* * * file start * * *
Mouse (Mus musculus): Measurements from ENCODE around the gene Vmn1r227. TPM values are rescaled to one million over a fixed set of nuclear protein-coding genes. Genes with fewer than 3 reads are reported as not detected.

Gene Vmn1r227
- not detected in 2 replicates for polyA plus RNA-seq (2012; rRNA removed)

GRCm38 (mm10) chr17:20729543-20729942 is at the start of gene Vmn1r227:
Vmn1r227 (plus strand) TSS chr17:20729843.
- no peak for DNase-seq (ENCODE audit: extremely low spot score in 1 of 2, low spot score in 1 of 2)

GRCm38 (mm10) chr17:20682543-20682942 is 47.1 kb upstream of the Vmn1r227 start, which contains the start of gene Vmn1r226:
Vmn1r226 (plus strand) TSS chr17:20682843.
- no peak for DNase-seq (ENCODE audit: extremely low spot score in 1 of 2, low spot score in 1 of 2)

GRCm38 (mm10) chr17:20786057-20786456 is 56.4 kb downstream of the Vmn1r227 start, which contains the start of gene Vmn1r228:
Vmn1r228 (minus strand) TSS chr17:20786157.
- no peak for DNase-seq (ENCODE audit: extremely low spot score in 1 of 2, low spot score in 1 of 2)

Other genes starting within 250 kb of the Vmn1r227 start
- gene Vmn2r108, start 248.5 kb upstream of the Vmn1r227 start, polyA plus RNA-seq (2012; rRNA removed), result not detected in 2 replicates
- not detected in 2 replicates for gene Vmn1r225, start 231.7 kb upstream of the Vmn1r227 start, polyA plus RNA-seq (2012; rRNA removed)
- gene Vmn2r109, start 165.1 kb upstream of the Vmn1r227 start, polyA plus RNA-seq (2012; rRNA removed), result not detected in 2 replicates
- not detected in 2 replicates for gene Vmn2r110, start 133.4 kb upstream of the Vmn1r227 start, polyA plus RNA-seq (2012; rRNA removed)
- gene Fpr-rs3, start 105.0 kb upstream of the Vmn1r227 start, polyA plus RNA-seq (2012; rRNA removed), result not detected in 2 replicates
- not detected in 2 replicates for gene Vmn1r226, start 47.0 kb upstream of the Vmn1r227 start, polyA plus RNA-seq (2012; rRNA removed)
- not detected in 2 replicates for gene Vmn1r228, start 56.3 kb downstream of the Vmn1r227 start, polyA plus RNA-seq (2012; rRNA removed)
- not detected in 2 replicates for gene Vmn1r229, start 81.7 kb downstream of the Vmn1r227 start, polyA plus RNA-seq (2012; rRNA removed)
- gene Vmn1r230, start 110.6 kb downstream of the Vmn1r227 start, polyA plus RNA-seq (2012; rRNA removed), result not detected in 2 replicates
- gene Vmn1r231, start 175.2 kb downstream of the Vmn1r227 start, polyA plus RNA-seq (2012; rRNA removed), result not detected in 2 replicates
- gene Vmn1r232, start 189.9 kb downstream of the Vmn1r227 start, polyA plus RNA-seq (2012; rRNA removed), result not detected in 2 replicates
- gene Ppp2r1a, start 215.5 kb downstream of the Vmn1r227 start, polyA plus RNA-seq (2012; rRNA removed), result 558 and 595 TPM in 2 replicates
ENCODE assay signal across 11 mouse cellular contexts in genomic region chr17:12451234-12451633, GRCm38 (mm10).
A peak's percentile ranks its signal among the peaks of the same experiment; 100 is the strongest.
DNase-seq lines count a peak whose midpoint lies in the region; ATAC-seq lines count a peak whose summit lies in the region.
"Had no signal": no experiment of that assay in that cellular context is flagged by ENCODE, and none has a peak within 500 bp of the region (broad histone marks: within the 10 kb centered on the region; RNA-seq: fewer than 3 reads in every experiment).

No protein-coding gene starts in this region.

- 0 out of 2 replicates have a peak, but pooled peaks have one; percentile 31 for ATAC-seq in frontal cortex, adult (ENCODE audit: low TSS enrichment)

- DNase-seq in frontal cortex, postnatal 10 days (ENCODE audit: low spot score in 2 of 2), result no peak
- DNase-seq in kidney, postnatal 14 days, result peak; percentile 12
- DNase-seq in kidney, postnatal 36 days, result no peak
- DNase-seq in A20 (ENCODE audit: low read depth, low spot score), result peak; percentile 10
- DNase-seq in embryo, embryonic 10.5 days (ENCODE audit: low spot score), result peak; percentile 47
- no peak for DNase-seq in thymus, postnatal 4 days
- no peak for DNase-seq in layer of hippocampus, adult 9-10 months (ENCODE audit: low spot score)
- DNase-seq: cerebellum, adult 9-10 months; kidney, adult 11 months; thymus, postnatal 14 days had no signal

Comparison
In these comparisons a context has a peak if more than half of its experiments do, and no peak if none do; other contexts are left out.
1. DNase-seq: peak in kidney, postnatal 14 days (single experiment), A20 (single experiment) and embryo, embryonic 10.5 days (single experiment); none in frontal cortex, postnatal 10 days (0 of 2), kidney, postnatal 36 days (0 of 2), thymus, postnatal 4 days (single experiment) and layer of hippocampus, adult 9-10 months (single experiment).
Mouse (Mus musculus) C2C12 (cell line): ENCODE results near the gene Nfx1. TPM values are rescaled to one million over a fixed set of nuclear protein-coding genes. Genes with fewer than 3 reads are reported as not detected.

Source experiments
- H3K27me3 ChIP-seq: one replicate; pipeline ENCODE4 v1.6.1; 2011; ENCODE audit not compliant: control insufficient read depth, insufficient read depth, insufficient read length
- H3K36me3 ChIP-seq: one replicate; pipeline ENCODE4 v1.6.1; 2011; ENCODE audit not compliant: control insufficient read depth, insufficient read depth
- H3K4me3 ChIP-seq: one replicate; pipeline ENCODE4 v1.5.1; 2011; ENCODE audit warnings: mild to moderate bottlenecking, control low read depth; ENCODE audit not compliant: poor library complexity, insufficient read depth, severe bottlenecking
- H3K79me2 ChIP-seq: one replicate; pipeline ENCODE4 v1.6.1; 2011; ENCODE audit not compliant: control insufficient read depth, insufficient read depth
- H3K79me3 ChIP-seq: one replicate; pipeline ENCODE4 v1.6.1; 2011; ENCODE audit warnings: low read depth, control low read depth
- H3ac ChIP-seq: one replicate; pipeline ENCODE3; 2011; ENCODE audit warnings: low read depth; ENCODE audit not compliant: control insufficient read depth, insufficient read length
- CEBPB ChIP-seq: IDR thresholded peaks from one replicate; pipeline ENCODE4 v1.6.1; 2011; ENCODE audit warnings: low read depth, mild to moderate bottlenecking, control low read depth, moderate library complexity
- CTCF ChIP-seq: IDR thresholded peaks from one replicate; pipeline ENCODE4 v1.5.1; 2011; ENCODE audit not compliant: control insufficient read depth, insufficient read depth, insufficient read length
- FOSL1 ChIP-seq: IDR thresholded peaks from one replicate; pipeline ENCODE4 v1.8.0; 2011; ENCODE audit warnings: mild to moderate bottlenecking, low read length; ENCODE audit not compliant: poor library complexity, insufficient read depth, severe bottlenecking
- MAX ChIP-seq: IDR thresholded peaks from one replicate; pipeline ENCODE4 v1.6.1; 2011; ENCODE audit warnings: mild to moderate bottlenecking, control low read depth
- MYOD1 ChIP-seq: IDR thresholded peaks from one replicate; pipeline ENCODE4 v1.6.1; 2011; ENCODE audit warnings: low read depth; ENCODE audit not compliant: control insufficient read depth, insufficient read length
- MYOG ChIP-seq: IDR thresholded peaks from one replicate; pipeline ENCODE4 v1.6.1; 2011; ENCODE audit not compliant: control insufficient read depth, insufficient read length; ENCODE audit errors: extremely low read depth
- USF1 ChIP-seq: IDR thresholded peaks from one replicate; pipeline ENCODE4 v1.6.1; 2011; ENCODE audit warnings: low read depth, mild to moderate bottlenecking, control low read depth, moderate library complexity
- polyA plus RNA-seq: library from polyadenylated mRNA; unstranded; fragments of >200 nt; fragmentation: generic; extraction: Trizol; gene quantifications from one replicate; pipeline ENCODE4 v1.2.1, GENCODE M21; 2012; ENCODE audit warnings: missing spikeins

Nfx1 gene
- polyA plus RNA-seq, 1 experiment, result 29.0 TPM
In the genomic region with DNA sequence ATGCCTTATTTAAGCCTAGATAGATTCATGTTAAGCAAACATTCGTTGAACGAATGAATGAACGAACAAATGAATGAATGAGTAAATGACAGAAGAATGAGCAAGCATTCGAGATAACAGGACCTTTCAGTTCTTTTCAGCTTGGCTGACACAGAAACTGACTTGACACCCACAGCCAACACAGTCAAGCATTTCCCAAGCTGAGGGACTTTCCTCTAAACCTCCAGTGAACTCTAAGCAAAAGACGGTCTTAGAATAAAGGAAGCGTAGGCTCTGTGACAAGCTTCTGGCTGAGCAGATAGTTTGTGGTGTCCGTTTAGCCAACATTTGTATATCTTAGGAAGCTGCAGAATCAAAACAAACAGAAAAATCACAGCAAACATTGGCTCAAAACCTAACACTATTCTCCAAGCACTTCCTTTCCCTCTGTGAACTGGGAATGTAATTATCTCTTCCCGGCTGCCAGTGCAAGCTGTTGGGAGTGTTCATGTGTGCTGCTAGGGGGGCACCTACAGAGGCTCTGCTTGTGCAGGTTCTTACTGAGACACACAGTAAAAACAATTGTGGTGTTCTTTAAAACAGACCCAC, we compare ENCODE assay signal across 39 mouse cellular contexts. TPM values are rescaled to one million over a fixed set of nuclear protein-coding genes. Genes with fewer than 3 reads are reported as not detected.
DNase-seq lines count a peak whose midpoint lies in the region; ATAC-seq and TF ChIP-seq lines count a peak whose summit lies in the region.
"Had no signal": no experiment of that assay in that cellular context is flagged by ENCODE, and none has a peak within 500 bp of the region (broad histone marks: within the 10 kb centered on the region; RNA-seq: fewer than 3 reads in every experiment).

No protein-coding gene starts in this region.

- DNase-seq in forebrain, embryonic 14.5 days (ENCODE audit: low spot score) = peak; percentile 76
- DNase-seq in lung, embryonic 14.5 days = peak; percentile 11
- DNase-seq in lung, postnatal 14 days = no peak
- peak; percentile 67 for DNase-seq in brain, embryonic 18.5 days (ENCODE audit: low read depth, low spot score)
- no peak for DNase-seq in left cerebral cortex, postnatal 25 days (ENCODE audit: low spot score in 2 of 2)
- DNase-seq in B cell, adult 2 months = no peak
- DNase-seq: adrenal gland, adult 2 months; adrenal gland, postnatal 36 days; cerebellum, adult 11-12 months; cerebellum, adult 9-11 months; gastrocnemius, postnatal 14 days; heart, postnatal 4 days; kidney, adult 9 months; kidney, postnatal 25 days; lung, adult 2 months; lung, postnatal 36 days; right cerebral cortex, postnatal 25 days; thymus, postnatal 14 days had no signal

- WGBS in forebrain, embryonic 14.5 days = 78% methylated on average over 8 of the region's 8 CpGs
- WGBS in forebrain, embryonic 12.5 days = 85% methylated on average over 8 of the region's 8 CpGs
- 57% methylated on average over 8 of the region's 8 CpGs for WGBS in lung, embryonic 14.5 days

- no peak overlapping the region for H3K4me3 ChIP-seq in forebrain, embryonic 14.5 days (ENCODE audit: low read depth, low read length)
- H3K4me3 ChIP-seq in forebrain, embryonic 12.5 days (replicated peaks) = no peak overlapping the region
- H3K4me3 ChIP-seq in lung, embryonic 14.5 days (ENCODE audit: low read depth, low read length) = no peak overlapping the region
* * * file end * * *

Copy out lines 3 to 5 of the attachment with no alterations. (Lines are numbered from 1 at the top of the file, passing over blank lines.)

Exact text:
- not detected in 2 replicates for polyA plus RNA-seq (2012; rRNA removed)

GRCm38 (mm10) chr17:20729543-20729942 is at the start of gene Vmn1r227:
Vmn1r227 (plus strand) TSS chr17:20729843.